This is dangerous as it takes the data beyond the protected work network and leaves it at increased risk of physical and cyber theft or loss, as noted by Nick Ioannou, IT manager at Ratcliffe Groves Partnership.
"People just think we're slowing them down and compare it to their speeds at home. They don't understand all the layers and security we add on," he said.
As a result it's important for SMBs looking at cloud storage to use a commercial, not a consumer, solution.
For those willing to do this there a number of decent services available. Dropbox and Box both offer work account options for basic needs that add enhanced security and management features to the consumer versions.
For the particularly security-conscious, many security vendors, including Symantec, Trend Micro and F-Secure, also offer SMB storage packages.
Enterprise companies' moves to cloud storage are obviously going to be a lot more complex, and it will be some time before this is the norm.
"The transition from hardware appliances to software-only storage will take years to complete, but momentum is building rapidly," Forrester analyst Henry Baltazar explained in the firm's Market Overview: Software-Only Storage report.
With this in mind picking the right provider is more important than ever, as each has its strengths and weaknesses.
There are plenty of big players offering a variety of on-premise storage options, including EMC, NetApp, IBM, HP and Hitachi Data Systems, but the move to a public cloud is one of the biggest trends in enterprise storage at the moment and many companies will be unable to ignore it.
As noted by analyst firm Gartner in its 2014 Magic Quadrant for Public Cloud Storage Services report: "By year-end 2016, more than 50 percent of global companies will have stored customer-sensitive data in the public cloud, which is an increase from less than five percent in 2013."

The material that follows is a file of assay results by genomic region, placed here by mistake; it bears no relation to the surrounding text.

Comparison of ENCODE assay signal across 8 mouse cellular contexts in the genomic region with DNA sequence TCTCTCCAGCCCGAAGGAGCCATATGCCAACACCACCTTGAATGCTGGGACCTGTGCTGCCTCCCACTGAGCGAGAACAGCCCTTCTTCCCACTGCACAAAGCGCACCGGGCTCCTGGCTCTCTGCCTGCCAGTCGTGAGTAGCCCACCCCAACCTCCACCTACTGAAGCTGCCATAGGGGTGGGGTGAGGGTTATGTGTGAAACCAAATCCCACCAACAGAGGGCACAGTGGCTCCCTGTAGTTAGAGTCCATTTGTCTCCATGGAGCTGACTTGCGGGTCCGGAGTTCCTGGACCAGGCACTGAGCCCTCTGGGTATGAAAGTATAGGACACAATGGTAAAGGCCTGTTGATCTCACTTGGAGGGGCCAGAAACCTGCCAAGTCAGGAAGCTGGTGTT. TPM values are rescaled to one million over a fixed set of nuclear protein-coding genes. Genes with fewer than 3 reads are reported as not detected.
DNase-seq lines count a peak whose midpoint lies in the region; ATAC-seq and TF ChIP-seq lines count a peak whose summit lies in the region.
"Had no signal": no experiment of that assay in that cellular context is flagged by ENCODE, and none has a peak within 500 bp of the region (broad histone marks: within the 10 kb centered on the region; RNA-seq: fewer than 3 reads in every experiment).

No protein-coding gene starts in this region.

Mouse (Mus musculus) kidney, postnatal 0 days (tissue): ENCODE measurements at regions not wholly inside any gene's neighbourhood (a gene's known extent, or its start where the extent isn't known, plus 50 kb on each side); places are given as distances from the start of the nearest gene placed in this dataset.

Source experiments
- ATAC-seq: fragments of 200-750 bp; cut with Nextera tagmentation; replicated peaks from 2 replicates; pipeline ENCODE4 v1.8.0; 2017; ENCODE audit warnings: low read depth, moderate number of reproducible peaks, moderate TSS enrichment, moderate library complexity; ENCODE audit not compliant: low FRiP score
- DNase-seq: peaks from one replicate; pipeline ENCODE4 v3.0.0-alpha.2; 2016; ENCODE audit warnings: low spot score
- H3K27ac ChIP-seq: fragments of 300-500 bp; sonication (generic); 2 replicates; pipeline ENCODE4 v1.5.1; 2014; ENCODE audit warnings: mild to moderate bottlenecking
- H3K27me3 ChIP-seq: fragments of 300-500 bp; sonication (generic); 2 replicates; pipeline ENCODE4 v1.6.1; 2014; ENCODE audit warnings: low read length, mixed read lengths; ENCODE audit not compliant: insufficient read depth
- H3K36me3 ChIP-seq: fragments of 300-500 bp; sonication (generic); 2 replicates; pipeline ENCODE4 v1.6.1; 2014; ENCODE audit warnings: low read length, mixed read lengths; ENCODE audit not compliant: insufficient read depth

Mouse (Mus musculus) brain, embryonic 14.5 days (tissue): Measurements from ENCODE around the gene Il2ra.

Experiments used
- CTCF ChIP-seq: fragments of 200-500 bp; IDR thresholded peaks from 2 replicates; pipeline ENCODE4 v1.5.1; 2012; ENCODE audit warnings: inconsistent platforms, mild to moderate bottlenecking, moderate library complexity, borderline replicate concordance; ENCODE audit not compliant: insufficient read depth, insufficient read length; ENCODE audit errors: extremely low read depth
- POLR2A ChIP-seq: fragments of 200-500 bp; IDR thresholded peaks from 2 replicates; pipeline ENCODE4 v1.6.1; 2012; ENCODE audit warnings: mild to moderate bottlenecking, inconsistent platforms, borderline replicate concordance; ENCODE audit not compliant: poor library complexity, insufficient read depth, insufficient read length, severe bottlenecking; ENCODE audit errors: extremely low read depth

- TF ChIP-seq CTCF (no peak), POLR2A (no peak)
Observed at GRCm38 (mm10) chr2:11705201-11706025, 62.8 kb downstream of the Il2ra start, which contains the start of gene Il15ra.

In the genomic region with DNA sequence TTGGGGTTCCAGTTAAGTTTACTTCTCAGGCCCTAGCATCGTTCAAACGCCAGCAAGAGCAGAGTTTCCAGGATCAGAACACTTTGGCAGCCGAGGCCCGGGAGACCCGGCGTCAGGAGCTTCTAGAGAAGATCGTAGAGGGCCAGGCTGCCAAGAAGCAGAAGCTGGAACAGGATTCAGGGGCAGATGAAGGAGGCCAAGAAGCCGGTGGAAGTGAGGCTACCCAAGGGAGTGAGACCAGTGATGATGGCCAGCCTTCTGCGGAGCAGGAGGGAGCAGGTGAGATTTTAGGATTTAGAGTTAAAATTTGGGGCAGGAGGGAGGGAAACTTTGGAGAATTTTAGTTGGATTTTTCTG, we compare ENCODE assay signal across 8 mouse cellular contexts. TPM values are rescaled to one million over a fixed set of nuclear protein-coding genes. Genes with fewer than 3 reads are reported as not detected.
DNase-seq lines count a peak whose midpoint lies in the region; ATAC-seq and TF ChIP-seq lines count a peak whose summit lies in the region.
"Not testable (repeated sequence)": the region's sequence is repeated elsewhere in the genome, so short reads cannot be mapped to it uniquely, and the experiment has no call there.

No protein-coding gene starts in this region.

Numerous technology vendors have therefore developed public or hybrid cloud options that enterprise companies would do well to consider. Big names in this field include Amazon Web Services, Google, Microsoft, HP, IBM and Rackspace.
Gartner currently lists Amazon and Microsoft as ‘leaders in the field', although again neither is listed as ‘perfect'. Amazon is viewed as the ‘safe' bet, owing to its role in pioneering the public cloud eight years ago and its strong developer and independent software vendor support.
On the darker side, Amazon is not as transparent about its architecture as its competitors, which may be a problem for companies that want detailed information about how and where their data is stored.
Microsoft, by comparison, is praised for its established role in working with enterprise firms and its turnkey delivery of cloud storage services which simplifies its engagement with vendors and organisations.
But Microsoft is a late entrant to the market and has yet to forge strong partnerships with the major storage vendors, making it a potentially unsuitable choice for firms looking to extend an on-premise storage environment.
There is currently no single cloud storage provider that can be described as perfect, and the answer to which is best is determined largely by the customer's precise needs.
With this in mind, companies looking to store data in the cloud should carefully examine and define their requirements and determine which provider ticks the most boxes in a secure and cost-effective manner.
For more information on cloud storage, visit the Intel IT Center.